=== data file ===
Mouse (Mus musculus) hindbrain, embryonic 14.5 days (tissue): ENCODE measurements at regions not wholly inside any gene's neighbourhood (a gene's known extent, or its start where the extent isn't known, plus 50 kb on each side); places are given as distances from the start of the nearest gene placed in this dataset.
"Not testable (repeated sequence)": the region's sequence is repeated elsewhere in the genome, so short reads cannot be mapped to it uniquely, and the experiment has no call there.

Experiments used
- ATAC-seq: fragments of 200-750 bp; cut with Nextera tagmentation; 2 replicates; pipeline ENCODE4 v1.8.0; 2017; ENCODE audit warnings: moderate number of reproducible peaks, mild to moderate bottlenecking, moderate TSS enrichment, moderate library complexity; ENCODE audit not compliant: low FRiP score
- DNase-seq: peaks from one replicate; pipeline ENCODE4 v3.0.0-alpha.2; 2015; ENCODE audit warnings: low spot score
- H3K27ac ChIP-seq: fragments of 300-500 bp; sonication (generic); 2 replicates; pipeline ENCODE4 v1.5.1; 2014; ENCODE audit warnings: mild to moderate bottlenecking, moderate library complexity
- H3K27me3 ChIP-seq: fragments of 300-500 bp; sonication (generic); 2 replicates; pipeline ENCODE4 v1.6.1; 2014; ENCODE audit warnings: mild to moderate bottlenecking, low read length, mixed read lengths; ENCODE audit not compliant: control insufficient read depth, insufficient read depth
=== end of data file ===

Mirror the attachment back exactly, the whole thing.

Mouse (Mus musculus) hindbrain, embryonic 14.5 days (tissue): ENCODE measurements at regions not wholly inside any gene's neighbourhood (a gene's known extent, or its start where the extent isn't known, plus 50 kb on each side); places are given as distances from the start of the nearest gene placed in this dataset.
"Not testable (repeated sequence)": the region's sequence is repeated elsewhere in the genome, so short reads cannot be mapped to it uniquely, and the experiment has no call there.

Experiments used
- ATAC-seq: fragments of 200-750 bp; cut with Nextera tagmentation; 2 replicates; pipeline ENCODE4 v1.8.0; 2017; ENCODE audit warnings: moderate number of reproducible peaks, mild to moderate bottlenecking, moderate TSS enrichment, moderate library complexity; ENCODE audit not compliant: low FRiP score
- DNase-seq: peaks from one replicate; pipeline ENCODE4 v3.0.0-alpha.2; 2015; ENCODE audit warnings: low spot score
- H3K27ac ChIP-seq: fragments of 300-500 bp; sonication (generic); 2 replicates; pipeline ENCODE4 v1.5.1; 2014; ENCODE audit warnings: mild to moderate bottlenecking, moderate library complexity
- H3K27me3 ChIP-seq: fragments of 300-500 bp; sonication (generic); 2 replicates; pipeline ENCODE4 v1.6.1; 2014; ENCODE audit warnings: mild to moderate bottlenecking, low read length, mixed read lengths; ENCODE audit not compliant: control insufficient read depth, insufficient read depth